Legumes and Nitrogen Fixation - February 15, 2012
Jeff Schalau, Agent, Agriculture & Natural Resources
University of Arizona Cooperative Extension, Yavapai County

Approximately 80% of the air surrounding the earth is nitrogen gas. However, this nitrogen is not in a form that plants can use. Legumes are plants such as alfalfa, peas, beans, clover, vetch, and their relatives (including mesquite and palo verde trees). Legumes help convert nitrogen gas in the atmosphere into plant-available nitrogen. In reality, the legumes cannot convert nitrogen from the air without help. They need the assistance of Rhizobium bacteria which live in small nodules which are part of the legume root system.

Rhizobium bacteria transform nitrogen gas into ammonium, which can be used by the plant. This ammonium is the same form of plant available nitrogen as that found in ammonium nitrate (34-0-0) and ammonium sulfate (21-0-0) fertilizers. This process is called nitrogen fixation because the Rhizobium bacteria “fix” the nitrogen by converting it from the unavailable form to a form which plants can use.

The relationship between legumes and Rhizobium bacteria is symbiotic (both organisms benefit). The legume receives nitrogen that will stimulate growth and the Rhizobium receives carbohydrates produced by the plant during photosynthesis. The relationship is actually much more complex than the aforementioned explanation.

Some Rhizobium bacteria exist in soils where native legumes are found. However, the quantities present in soil will usually not be adequate to inoculate an entire crop of legumes. Furthermore, there are multiple strains of Rhizobium bacteria and each is specific to a certain type of legume. For example, the Rhizobium bacteria strain found in association with vetch will also work with peas, but not alfalfa. When legumes are inoculated with the proper strain of Rhizobium bacteria, they produce large, pink nodules on the roots of the host plant. The pinkish color comes from the presence of a hemoglobin-like molecule that is necessary for nitrogen fixation to occur. Gardeners often use this symbiotic relationship to their advantage by planting legumes as a crop.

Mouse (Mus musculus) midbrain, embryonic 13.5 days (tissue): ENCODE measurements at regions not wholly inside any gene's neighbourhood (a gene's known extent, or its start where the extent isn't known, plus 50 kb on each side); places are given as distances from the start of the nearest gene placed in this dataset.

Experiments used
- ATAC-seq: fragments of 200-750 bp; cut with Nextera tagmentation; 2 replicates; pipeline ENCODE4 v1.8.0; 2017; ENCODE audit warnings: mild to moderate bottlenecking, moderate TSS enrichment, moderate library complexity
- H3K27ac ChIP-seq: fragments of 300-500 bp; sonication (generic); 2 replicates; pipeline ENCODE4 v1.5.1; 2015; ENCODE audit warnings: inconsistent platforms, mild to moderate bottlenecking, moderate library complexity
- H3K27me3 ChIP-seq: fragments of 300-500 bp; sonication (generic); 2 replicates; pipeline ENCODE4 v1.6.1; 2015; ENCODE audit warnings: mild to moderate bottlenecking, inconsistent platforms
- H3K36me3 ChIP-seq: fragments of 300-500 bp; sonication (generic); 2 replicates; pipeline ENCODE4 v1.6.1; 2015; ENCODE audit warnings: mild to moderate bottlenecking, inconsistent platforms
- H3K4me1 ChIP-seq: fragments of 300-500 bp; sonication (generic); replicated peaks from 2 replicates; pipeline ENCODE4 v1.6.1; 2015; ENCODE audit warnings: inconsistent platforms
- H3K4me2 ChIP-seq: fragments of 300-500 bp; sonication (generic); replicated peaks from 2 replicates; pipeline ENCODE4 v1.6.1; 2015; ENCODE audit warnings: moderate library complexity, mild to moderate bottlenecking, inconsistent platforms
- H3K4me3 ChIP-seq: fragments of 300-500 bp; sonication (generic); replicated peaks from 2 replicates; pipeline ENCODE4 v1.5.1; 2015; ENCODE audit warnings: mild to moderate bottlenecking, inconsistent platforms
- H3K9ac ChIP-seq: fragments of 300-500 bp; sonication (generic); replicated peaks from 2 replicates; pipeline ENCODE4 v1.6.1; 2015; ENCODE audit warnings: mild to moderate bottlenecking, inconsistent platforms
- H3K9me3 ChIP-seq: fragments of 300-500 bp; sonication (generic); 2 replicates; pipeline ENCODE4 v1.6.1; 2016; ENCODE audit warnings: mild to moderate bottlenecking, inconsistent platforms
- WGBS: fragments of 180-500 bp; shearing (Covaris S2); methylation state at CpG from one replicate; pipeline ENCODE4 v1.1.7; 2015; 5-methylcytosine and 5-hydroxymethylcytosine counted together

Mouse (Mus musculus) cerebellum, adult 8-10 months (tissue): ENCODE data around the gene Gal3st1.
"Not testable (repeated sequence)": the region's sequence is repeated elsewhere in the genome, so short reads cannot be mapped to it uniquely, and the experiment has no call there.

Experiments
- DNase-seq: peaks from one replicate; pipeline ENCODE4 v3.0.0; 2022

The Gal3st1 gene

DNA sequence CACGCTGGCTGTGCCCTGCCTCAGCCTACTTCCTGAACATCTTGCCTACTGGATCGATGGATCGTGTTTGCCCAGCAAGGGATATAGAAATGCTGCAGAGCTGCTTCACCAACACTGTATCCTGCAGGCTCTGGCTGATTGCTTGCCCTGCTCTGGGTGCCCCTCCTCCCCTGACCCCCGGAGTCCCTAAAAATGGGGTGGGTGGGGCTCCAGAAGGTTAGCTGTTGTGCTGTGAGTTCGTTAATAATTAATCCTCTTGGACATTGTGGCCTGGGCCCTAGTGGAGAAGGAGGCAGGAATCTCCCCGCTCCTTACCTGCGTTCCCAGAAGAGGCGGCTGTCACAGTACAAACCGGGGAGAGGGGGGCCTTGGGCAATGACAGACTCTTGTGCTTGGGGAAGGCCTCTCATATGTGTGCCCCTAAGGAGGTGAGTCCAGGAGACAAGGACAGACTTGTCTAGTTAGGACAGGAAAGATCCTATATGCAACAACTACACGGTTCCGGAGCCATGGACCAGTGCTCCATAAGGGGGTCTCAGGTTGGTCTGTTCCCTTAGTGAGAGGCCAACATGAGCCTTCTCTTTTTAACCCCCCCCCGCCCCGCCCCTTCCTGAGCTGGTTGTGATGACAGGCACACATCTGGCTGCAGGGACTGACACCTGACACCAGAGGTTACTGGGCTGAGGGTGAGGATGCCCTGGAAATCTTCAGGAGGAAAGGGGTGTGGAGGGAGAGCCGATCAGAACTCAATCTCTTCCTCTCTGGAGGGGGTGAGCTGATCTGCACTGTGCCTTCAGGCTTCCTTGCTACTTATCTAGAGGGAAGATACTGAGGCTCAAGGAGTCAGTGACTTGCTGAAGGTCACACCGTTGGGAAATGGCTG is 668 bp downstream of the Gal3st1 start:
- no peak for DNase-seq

Rhizobium bacteria strains are available commercially for inoculation of legume seed prior to planting. The typical inoculant is a mixture of finely ground peat moss and live Rhizobium bacteria packaged in a small plastic bag. The inoculant has a certain shelf life and must be stored under cool, dark conditions. Reputable dealers should have high quality inoculants of the correct strain for the legume seeds that they sell.

To inoculate, moisten seeds with just enough water to coat the seeds in a shallow bowl, pour on the inoculant and mix well to coat seeds. Some growers use a 10% mixture of sugar or molasses to moisten the seeds before adding the inoculant. This makes the solution stickier and can increase the amount of inoculant surrounding each seed. Plant seeds immediately after inoculation by broadcasting the seed and raking it lightly to cover it with soil.

I seeded my vegetable garden this fall with a mixture of hairy vetch (a legume) and cereal rye (a non-legume). I used an inoculant purchased from the supplier that was recommended for hairy vetch. My plans are to allow this cover crop to grow until 50% of the flowers are in bloom before I mow it and incorporate it into the soil as green manure. The usage of cover crops and green manure is an important sustainable agriculture practice that adds nitrogen and organic matter to the soil and reduces the need for added fertilizers and organic matter.

Many of our native plants are also legumes. These include mesquite, catclaw, palo verde, New Mexico locust, and several other shrubs and forbs. Nitrogen fixation in the roots of these plants produce small amounts of nitrogen which meet the needs of natural ecosystems. When nitrogen is in limited supply, subsequent growth remains in balance with the precipitation and availability of other plant nutrients.

So, learn to identify and appreciate legumes for the service they provide – nitrogen fixation. If you have a vegetable or flower garden, consider planting a nitrogen fixing cover crop during the winter season. Finally, do not apply nitrogen fertilizers to natural and xeriscape landscapes – these plants are adapted to limited amounts of nitrogen and many are legumes that fix their own nitrogen.

If you have other gardening questions, call the Master Gardener help line in the Camp Verde office at 928-554-8999 Ext. 3 or e-mail us at cottonwoodmg@yahoo.com and be sure to include your name, address and phone number. Find past Backyard Gardener columns or provide feedback at the Backyard Gardener web site: http://cals.arizona.edu/yavapai/anr/hort/byg/.

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Arizona Cooperative Extension
Yavapai County
840 Rodeo Dr. #C
Prescott, AZ 86305
(928) 445-6590
Last Updated: February 7, 2012
Content Questions/Comments: jschalau@ag.arizona.edu
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